This was set to be an article about the Miami Hurricanes defying-odd-early-in-year-two of the Mario Cristobal era—an improbable, overdue 5-0 start—including a few dominating, all-business routes over inferior foes as well as a take-down of a ranked SEC and their loaded 5-Star roster.

Instead, Miami’s early-feel good narrative was destroyed in half a minute, courtesy of an inexplicable coaching blunder that that will absolutely redefine the Hurricanes’ 2023 football season if UM’s coaching staff doesn’t find the proper way to own, correct and grow from this nauseating gaffe.

There’s no need to over-relitigate what took place Saturday night—so the Cliff Notes version for those who only caught snippets and soundbites.

Miami was stifled early defensively by Georgia Tech, failed to seize some early moments, saw an early touchdown wiped out by a phantom hold—and an end zone interception two plays later—while a phantom roughing-the-passer call early second half set up the Yellow Jackets’ first touchdown and a 14-point swing in what everyone felt would be a close game after the first few possessions.

Tyler Van Dyke showed up lost, rattled and abysmal with three uncharacteristic interceptions—each more egregious and head-scratching than the previous bad decision—though a few clutch throws and a timely Hurricanes takeaway miraculously had Miami leading 20-17 late, after trailing 17-10 early fourth quarter.

The storyline was set to write itself; the Canes adding another chapter to what had been a feel-good year two under Cristobal after an abortion of a 5-7 season in 2022.


UM was all business in wins over lesser teams like Miami (OH), Bethune-Cookman and Temple—dismantling all three by a combined score of 127-17—which is what’s expected when the Canes are playing football at a high level.

Outside of that, a dominant 48-33 route of a Texas A&M roster loaded with 5-Star talent; the Canes pounding and out-gunning an SEC program that recently beat Auburn and Arkansas before conservative play-calling saw them falling to Alabama by six hours before Miami teed it up on Saturday night.

The next resume entry looked to be “gritty home comeback against a feisty opponent on a night where nothing went right until late”—which it would’ve been had Cristobal done what every other coach on the planet would do with :33 on the clock on 3rd-and-10 when the opponent was out of time outs; kneel the f**king football and end the f**king game.

This blemish so brutal, Cristobal could finish this season 11-1 with wins over North Carolina, Clemson and Florida State—and he’d still never live down this brain-dead decision to run Don Chaney Jr. a tenth time on what should’ve been the game’s final drive at that juncture in the contest.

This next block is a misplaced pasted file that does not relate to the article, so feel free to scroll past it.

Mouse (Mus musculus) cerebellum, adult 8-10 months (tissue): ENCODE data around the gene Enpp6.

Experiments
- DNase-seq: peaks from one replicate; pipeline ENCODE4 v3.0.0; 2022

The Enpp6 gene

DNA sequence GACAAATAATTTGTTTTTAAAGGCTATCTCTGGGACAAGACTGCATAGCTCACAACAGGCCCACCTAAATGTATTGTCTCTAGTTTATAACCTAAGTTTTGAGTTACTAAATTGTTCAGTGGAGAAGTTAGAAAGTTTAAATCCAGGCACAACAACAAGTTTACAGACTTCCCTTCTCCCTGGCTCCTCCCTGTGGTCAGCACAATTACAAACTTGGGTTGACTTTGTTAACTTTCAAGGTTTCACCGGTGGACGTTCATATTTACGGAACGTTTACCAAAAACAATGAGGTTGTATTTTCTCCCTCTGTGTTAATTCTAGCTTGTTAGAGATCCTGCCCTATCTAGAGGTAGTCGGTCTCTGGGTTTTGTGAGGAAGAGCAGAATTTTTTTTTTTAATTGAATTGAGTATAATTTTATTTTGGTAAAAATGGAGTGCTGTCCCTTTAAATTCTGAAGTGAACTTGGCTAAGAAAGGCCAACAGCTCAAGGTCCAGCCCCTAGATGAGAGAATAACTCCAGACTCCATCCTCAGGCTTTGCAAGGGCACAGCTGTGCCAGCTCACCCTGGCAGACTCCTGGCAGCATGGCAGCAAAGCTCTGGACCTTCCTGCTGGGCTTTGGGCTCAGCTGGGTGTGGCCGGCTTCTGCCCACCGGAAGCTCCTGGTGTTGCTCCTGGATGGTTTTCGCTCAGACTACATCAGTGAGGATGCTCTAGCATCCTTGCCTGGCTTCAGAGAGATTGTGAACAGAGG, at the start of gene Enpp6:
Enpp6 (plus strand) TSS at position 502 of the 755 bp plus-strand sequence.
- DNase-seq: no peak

The decision was that idiotic.

Keyboard-warrior critics spent the wee hours of Sunday morning unearthing footage of Cristobal doing something similar in 2018 while at Oregon, when he elected to run it instead of punting on fourth down in the waining moments against Stanford—who forced a fumble, set up a field goal, took the game to overtime and beat the Ducks at home.

One would think the muscle-memory of that would prevent a head coach from ever doing something like that again. Or machismo wins out, they stick to their guns with a lightning-never-strikes-twice energy, pound the rock and then take a 10-gigawatt strike to the nads when the plan backfires.

Again, in the spirit of perception actually not always being reality—Chaney didn’t fumble. The kid’s elbow was clearly down and the referees not overturning this call remains as inexplicable as Cristobal’s go-for-it handoff itself—but the running back never should’ve been in that position, and even if it’d have rightfully been over-turned, the criticism for the dumb call would’ve remained merciless.


If there’s anything one learns in a lifetime of sports obsession; winning covers all warts, while losing exposes everything. Survival is all that winds up mattering, as it allows every previous mistake in a contest to get swept under the rug.

Miami rival Florida State pushed to 5-0 this weekend, after back-to-back weeks that could’ve proved disastrous if a Clemson gimme 29-yard walk-on’s field goal doesn’t sail wide, or if feisty Boston College got in field goal range in the final moments—after a game full of self-inflicted wounds and 131 yards on 18 penalties.

Seminoles supporters would’ve unraveled nationwide after a game where the Eagles out-gained them 457 yards, to 350—on a day where Florida State was 1-of-9 on third down and turned the ball over twice.